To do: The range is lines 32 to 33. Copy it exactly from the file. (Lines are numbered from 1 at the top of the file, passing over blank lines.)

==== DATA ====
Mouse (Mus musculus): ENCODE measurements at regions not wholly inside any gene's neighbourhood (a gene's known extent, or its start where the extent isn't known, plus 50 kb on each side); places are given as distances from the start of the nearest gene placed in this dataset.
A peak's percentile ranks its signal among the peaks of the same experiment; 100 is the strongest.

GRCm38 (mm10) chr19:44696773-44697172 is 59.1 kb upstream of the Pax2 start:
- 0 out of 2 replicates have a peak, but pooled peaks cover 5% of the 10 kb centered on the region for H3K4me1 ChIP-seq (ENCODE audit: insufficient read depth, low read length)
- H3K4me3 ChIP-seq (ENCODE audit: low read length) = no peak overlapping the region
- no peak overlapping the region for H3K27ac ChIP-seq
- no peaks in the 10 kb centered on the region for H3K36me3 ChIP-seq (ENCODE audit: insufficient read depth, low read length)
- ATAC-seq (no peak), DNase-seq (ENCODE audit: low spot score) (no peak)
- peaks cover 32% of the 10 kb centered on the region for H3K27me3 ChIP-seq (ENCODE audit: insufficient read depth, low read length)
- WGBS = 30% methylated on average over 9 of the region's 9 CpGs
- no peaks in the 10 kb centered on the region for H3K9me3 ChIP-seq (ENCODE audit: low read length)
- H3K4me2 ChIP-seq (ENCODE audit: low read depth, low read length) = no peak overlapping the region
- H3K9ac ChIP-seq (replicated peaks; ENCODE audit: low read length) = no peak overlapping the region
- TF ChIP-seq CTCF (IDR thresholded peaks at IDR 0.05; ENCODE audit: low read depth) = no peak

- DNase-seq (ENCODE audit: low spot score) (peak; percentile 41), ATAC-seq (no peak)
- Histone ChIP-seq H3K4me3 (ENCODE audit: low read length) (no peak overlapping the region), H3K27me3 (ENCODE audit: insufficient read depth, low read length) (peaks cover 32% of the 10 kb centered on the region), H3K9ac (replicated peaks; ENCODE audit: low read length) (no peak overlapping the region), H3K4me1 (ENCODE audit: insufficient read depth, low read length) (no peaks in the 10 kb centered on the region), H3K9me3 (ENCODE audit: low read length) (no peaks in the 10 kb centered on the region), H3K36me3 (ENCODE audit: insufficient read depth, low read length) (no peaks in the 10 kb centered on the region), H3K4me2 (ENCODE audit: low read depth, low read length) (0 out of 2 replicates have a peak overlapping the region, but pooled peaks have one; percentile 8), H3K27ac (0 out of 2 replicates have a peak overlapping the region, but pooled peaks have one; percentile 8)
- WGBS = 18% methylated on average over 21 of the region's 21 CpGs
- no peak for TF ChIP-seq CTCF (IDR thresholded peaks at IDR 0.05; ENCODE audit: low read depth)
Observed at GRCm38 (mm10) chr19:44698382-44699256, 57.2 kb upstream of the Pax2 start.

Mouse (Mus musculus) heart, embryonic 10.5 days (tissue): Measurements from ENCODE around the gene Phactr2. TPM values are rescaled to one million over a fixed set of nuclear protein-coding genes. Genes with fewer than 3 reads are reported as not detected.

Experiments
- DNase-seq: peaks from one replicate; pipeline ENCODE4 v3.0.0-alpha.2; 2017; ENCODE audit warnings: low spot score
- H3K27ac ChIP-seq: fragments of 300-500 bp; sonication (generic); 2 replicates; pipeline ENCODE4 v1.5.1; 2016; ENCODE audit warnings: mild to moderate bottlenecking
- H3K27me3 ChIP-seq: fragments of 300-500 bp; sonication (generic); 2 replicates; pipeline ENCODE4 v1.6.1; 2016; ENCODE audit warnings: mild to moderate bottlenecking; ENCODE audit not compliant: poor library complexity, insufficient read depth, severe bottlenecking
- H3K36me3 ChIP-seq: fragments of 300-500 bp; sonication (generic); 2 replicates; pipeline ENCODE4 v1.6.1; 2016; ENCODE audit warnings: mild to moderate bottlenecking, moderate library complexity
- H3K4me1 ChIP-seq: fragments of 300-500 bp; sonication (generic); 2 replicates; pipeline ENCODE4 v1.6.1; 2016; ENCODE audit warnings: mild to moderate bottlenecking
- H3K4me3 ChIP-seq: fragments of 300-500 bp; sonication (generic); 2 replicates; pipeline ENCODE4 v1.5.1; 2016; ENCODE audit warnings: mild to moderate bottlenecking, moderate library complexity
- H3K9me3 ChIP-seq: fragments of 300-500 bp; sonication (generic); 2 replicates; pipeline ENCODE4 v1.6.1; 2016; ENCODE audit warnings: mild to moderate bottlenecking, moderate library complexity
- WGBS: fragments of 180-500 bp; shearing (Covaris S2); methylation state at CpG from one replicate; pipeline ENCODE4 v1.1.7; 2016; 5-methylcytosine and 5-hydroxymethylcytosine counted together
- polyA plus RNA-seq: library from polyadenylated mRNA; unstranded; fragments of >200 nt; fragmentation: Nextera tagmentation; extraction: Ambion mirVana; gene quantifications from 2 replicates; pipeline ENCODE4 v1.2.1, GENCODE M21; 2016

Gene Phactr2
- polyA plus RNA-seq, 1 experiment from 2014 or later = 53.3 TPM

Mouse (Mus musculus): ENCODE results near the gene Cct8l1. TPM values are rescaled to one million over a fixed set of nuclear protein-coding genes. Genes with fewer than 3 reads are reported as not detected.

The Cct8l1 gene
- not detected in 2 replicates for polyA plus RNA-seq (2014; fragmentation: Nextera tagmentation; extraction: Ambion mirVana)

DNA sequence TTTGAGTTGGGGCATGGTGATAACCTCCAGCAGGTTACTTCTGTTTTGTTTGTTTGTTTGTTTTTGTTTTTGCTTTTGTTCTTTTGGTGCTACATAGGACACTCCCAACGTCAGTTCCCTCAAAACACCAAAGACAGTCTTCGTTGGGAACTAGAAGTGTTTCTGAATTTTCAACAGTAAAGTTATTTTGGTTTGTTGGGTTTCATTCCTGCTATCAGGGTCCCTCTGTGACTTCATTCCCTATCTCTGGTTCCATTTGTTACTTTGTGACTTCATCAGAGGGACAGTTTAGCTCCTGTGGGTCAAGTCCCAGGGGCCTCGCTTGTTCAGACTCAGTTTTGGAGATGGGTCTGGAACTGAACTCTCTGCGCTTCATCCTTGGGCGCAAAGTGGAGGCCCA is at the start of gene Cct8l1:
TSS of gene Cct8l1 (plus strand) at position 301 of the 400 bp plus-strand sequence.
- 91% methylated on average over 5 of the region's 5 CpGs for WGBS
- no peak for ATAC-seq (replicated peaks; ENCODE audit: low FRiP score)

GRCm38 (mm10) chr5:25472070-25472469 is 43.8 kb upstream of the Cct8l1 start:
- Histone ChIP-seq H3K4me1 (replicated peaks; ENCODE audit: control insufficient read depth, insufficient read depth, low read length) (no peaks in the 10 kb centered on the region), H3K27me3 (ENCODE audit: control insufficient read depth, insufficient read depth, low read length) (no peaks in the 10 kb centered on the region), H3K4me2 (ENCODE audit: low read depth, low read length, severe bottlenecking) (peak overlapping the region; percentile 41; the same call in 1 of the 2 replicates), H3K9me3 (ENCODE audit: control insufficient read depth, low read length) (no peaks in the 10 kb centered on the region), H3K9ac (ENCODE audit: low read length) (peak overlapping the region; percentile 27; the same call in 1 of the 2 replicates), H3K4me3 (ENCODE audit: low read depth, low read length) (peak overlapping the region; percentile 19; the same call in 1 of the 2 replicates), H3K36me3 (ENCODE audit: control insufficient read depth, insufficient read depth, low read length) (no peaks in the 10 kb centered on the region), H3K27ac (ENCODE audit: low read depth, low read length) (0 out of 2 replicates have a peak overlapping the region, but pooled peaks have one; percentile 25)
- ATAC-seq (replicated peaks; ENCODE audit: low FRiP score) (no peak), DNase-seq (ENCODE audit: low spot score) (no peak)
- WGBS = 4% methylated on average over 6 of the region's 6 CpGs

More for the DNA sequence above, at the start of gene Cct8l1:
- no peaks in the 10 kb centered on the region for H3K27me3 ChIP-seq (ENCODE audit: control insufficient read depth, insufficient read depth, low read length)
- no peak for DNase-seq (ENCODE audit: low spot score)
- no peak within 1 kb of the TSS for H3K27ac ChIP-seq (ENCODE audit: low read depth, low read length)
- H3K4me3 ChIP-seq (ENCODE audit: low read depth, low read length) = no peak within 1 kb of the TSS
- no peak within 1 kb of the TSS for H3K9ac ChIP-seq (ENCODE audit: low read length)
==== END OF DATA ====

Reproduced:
- polyA plus RNA-seq, 1 experiment from 2014 or later = 53.3 TPM

Mouse (Mus musculus): ENCODE results near the gene Cct8l1. TPM values are rescaled to one million over a fixed set of nuclear protein-coding genes. Genes with fewer than 3 reads are reported as not detected.